The relationship between Mexico and the United States has reached a stagnation point after the turbulence of recent weeks. The government of Andrés Manuel López Obrador has welcomed the wave of decrees that Joe Biden has issued as soon as he took office to bury the legacy of Donald Trump in the White House, especially on immigration. The Mexican president has celebrated the plan to give citizenship to 11 million immigrants and to stop the construction of the border wall. “We see it very well, we have nothing to object to,” López Obrador said in his morning conference this Thursday and took the opportunity to send a conciliatory message after the diplomatic conflict over the case of General Salvador Cienfuegos: “There is no threat against Mexico. Those who are betting that we are going to confront the United States Government will be left with the desire ”.
López Obrador has maintained his desire to differentiate himself from what his predecessors had done against the United States. His stamp was reflected in the management of the Cienfuegos case, by getting Enrique Peña Nieto’s Secretary of Defense (2012-2018) repatriated in November and dismantling in a matter of months an investigation that was forged for years by the DEA on the other side of the border. The president has now argued that “it is not necessary” to have a call with Biden and that he had already touched on “all the issues” in other contacts. “We had a very good conversation,” he said, “communication has already been established between the public servants of the United States and Mexico, they are already working together.”
The president had already said hours before Biden’s inauguration that it was important to return to the bilateral agenda the promise of immigration reform, an issue that Mexico has pursued for more than two decades and that is a priority for the more than 38 million of people of Mexican origin living in the United States. His US counterpart winked again in this regard, announcing that protection for the dreamers, as the initiative promoted by Barack Obama to open a path to citizenship for undocumented young people who migrated when they were minors and that Trump buried is known.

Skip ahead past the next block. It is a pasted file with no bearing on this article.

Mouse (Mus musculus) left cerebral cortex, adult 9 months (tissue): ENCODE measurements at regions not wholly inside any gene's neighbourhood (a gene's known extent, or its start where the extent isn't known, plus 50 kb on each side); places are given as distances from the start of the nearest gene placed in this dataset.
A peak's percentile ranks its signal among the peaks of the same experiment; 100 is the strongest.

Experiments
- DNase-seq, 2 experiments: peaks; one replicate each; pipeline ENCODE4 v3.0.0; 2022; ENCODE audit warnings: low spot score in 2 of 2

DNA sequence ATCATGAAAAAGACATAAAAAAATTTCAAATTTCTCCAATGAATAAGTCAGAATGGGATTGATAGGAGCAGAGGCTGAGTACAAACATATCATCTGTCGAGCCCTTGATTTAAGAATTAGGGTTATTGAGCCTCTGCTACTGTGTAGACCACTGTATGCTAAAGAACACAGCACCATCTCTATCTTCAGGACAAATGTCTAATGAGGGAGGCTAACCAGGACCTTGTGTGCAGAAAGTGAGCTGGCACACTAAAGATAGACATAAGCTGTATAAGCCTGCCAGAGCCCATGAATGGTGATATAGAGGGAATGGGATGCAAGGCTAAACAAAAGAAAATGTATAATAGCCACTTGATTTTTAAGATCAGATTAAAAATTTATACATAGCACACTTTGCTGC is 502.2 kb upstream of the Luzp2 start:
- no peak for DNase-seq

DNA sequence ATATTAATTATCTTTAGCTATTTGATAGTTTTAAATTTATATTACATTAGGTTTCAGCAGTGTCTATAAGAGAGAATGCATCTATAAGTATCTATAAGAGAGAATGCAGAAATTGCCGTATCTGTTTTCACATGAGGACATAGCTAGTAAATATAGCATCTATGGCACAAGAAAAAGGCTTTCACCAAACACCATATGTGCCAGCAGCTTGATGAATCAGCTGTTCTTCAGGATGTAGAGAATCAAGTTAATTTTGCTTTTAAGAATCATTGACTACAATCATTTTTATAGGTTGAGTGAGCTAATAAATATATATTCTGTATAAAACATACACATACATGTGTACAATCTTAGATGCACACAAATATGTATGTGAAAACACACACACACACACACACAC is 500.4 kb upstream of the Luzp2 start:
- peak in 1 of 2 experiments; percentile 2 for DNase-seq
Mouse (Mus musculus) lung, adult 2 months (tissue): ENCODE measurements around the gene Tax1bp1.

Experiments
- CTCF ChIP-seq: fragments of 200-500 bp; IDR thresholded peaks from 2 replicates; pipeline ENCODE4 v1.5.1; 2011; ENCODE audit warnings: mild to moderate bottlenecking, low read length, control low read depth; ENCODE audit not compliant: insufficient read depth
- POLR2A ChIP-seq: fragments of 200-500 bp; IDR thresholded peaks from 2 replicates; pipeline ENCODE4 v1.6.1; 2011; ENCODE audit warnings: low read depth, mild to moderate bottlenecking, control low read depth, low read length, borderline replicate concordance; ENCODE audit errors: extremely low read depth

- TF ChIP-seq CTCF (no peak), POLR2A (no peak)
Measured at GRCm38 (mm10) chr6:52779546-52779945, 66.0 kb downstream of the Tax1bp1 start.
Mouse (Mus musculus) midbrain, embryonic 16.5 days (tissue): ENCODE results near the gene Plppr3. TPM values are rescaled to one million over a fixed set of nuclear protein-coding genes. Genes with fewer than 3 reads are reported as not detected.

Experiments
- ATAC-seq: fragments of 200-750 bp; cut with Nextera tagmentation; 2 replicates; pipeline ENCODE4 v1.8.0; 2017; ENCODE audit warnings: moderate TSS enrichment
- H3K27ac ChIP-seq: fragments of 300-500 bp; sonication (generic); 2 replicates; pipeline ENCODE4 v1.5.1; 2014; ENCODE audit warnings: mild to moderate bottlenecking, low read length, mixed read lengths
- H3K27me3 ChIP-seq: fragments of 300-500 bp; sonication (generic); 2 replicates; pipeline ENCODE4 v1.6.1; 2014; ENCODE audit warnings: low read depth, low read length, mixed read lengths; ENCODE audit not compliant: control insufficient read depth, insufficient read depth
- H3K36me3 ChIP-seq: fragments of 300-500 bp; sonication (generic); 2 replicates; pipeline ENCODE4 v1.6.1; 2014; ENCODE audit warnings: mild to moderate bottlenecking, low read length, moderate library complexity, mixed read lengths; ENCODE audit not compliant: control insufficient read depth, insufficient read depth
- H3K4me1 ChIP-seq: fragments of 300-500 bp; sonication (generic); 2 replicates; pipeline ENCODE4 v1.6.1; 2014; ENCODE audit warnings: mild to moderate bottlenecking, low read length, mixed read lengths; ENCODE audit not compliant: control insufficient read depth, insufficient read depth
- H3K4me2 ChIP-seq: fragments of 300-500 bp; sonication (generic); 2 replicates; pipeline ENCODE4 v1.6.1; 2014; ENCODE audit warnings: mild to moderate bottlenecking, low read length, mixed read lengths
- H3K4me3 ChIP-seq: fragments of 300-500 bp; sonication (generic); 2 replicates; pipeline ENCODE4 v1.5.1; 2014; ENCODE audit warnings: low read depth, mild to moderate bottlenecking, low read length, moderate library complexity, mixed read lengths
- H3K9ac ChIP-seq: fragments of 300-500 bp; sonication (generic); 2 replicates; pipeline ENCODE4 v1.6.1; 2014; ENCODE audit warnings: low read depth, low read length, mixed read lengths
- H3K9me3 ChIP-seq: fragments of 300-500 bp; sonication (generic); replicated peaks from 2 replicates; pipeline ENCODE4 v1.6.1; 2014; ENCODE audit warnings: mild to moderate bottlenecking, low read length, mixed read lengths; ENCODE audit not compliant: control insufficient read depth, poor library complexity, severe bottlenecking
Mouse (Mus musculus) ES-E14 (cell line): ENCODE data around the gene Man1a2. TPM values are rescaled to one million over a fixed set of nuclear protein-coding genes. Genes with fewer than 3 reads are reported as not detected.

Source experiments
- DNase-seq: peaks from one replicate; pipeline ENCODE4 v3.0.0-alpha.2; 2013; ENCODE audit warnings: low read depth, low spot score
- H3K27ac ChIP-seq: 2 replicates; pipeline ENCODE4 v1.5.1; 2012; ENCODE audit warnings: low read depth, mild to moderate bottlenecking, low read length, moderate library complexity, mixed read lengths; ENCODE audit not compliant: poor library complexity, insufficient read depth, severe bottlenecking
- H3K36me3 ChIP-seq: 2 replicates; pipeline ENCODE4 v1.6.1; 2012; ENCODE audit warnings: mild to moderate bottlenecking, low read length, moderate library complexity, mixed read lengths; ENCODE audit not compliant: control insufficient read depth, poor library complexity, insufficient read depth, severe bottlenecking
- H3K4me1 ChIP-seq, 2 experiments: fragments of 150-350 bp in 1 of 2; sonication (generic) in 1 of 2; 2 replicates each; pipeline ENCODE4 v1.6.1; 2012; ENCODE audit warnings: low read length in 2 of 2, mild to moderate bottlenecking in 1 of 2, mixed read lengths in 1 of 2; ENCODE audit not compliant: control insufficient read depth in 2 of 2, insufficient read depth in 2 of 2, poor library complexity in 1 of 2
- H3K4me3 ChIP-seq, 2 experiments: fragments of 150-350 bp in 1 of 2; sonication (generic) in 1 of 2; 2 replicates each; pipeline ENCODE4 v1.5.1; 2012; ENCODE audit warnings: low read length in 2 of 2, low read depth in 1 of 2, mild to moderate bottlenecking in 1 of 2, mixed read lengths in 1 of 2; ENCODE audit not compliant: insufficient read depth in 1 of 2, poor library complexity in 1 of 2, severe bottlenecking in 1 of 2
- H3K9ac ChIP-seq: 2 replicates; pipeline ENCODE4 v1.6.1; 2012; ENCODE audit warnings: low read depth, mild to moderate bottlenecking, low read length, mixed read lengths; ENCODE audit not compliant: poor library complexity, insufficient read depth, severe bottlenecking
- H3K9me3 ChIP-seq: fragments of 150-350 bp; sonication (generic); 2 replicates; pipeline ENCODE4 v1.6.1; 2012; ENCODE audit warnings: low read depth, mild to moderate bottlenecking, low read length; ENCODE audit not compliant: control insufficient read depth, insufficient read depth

Raúl Benítez Manaut, specialist in bilateral relations at the National Autonomous University of Mexico, foresees that the Cienfuegos affair, that has gained attention in recent weeks, will come out of the spotlight and give ground to the immigration issue. “Everything that López Obrador has said about the United States in recent days no longer counts after Biden’s arrival,” says the researcher.
The southern border of Mexico celebrates the arrival of Biden.
Not everything will be honey on flakes. Although Obama had a much kinder speech than Trump towards migrants, his Administration broke the record for deportations on the southern border of the country, returning 2.5 million undocumented persons between 2009 and 2015. For Benítez, how Mexico manages phenomena will be key like the caravans, which have re-emerged in recent days and which keep latent the possibility of new flows of people fleeing the devastation left by hurricanes Iota and Eta, the poverty and violence that hit Central America. “The migratory flow will not stop building walls,” López Obrador said this week, warning that the issue will have a different narrative in the next four years with Biden, almost at the same time that a military deployment was maintained on the Suchiate river border in anticipation the arrival of the last migrant caravan.
The measures against the coronavirus pandemic and for the economic reactivation were also applauded by López Obrador, especially for the impact they can have on the population of Mexican origin. The president, however, opted for caution, insisting that he did not want to interfere in his neighbor’s internal politics and sending the message that he expected a reciprocal position, a claim that intensified during the Cienfuegos scandal.
After dealing with and giving in to Trump’s diplomatic attacks for four years, Mexico’s diplomatic efforts are focused on building the foundations of a new relationship with his successor and distancing itself from the idea that it opted for the Republican’s re-election, a criticism that the López Obrador government has sought to deny. The strategy is underpinned by the appointment of Esteban Moctezuma as the new ambassador to Washington, although analysts predict that Biden will focus the first months of his administration on unifying the country, worn out by four years of political polarization and a tumultuous transition. “We have a very good relationship with the new government,” insisted the Mexican president.